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Introduction to Combinatorial Analysis, Wiley, NY, 1958. [46] J. Riordan, Combinatorial Identities, Wiley, NY, 1968. [47] J. Riordan and C. E. Shannon, The number of twoterminal seriesparallel networks, J. Math. Phys., 21 (1942), 8393. Reprinted in C. E. Shannon, Collected Ppaers, edited N. J. A. Sloane and A. D. Wyner, IEEE Press, NY, 1993. [48] F. S. Roberts, Applied. Combinatorics, PrenticeHall, Englewood Cliffs, NJ, 1984. [49] D. G. Rogers, A Schroder triangle: three combinatorial problems, in Combinatorial Mathematics V (Melbourne 1976), ed. C. H. C. Little, Lecture Notes in math., Vol. 622 (1977), pp. 175196. [50] G.C. Rota, The number of partitions of a set, Amer. Math. Monthly, 71 (1964), 498504. [51] G.C. Rota et al., Finite Operator Calculus, Academic Press, NY, 1975. [52] M. Schader,
The Narayana Distribution
"... : The Narayana distribution is N n;k = 1 n i n k\Gamma1 ji n k j for 1 k n. This paper concerns structures counted by the Narayana distribution and bijective relationships between them. Here the statistic counting pairs of ascent steps on Catalan paths is prominently considered. Defining t ..."
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Cited by 19 (6 self)
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: The Narayana distribution is N n;k = 1 n i n k\Gamma1 ji n k j for 1 k n. This paper concerns structures counted by the Narayana distribution and bijective relationships between them. Here the statistic counting pairs of ascent steps on Catalan paths is prominently considered. Defining the n th Narayana polynomial as N n (w) = P 1kn N n;k w k , for n 1, the paper gives a combinatorial proof of a three term recurrence for these polynomials. It examines the Schroder numbers and the Kirkman numbers and establishes a sequence of bijections linking dissections of polygons to large Schroder paths. keywords: Catalan numbers, lattice paths, Schroder numbers AMS Subject Classification: 05A15 email: sulanke@math.idbsu.edu Note to typesetter: the symbol L is a calligraphic L. It should be set as either a calligraphic L or a script L. Thanks. 1 2 1. introduction Using the steps V = (0; 1) and H = (1; 0), the set of Catalan paths, Cat n , is the set of lattice paths from (0; ...
Multicast Routing and Bandwidth Dimensioning in Overlay Networks
 IEEE Journal on Selected Areas in Communications
, 2002
"... Multicast services can be provided either as a basic network service or as an applicationlayer service. Higher level multicast implementations often provide more sophisticated features, and can provide multicast services at places where no network layer support is available. Overlay multicast netwo ..."
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Cited by 19 (2 self)
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Multicast services can be provided either as a basic network service or as an applicationlayer service. Higher level multicast implementations often provide more sophisticated features, and can provide multicast services at places where no network layer support is available. Overlay multicast networks offer an intermediate option, potentially combining the flexibility and advanced features of application layer multicast with the greater efficiency of network layer multicast. In this paper, we introduce the multicast routing problem specific to the overlay network environment and the related capacity assignment problem for overlay network planning. Our main contributions are the design of several routing algorithms that optimize the endtoend delay and the interface bandwidth usage at the multicast service nodes within the overlay network. The interface bandwidth is typically a key resource for an overlay network provider, and needs to be carefully managed in order to maximize the number of users that can be served. Through simulations, we evaluate the performance of these algorithms under various traffic conditions and on various network topologies. The results show that our approach is costeffective and robust under traffic variations.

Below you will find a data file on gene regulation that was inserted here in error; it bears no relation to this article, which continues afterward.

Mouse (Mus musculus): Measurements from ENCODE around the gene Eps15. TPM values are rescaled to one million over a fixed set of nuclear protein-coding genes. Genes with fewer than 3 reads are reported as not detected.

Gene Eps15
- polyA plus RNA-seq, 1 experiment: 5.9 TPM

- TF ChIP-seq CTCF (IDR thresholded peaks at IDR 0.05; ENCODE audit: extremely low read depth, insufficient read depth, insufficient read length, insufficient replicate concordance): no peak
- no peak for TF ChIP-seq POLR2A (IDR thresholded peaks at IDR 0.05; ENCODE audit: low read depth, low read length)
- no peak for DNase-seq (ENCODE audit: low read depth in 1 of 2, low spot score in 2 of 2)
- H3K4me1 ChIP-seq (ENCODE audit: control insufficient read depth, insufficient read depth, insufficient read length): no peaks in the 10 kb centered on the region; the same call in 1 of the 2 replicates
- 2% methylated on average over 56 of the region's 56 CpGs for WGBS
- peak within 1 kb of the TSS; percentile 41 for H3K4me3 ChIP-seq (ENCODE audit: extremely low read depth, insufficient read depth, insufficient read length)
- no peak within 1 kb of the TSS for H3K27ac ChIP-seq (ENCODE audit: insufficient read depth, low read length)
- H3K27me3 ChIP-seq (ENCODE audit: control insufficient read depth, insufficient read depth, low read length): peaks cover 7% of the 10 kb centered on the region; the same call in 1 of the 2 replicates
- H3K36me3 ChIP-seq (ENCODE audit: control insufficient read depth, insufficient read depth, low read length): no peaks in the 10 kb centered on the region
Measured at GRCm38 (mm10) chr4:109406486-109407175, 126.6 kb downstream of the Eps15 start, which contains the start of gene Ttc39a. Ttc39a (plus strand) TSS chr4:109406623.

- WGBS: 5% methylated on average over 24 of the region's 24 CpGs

The Cycle Lemma and Some Applications
, 1990
"... Two proofs of a frequently rediscovered combinatorial lemma are presented. Using the lemma, a combinatorial proof is given that the average height of an ordered (planeplanted) tree is approximately twice the average node (vertex) level. ..."
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Cited by 17 (2 self)
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Two proofs of a frequently rediscovered combinatorial lemma are presented. Using the lemma, a combinatorial proof is given that the average height of an ordered (planeplanted) tree is approximately twice the average node (vertex) level.
Counting rooted trees: The universal law t(n) cρ −n n −3/2
, 2005
"... Abstract. Combinatorial classes T that are recursively defined using combinations of the standard multiset, sequence, directed cycle and cycle constructions, and their restrictions, have generating series T(z) with a positive radius of convergence; for most of these a simple test can be used to quic ..."
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Cited by 13 (1 self)
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Abstract. Combinatorial classes T that are recursively defined using combinations of the standard multiset, sequence, directed cycle and cycle constructions, and their restrictions, have generating series T(z) with a positive radius of convergence; for most of these a simple test can be used to quickly show that the form of the asymptotics is the same as that for the class of rooted trees: Cρ −n n −3/2, where ρ is the radius of convergence of T. 1.
Popa M.: Feynman Diagrams and Wick products associated with qFock space
 Proc. Natl. Acad. Sci. USA 100
, 2003
"... Abstract. It is shown that if one keeps track of crossings, Feynman diagrams can be used to compute qWick products and normal products in terms of each other. 1. ..."
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Cited by 11 (1 self)
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Abstract. It is shown that if one keeps track of crossings, Feynman diagrams can be used to compute qWick products and normal products in terms of each other. 1.